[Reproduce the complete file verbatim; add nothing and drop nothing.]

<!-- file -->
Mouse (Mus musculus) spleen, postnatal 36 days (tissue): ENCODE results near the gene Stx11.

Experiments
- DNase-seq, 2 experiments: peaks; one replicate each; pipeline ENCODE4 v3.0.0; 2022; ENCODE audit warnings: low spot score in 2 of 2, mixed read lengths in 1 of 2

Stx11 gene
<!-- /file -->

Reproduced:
Mouse (Mus musculus) spleen, postnatal 36 days (tissue): ENCODE results near the gene Stx11.

Experiments
- DNase-seq, 2 experiments: peaks; one replicate each; pipeline ENCODE4 v3.0.0; 2022; ENCODE audit warnings: low spot score in 2 of 2, mixed read lengths in 1 of 2

Stx11 gene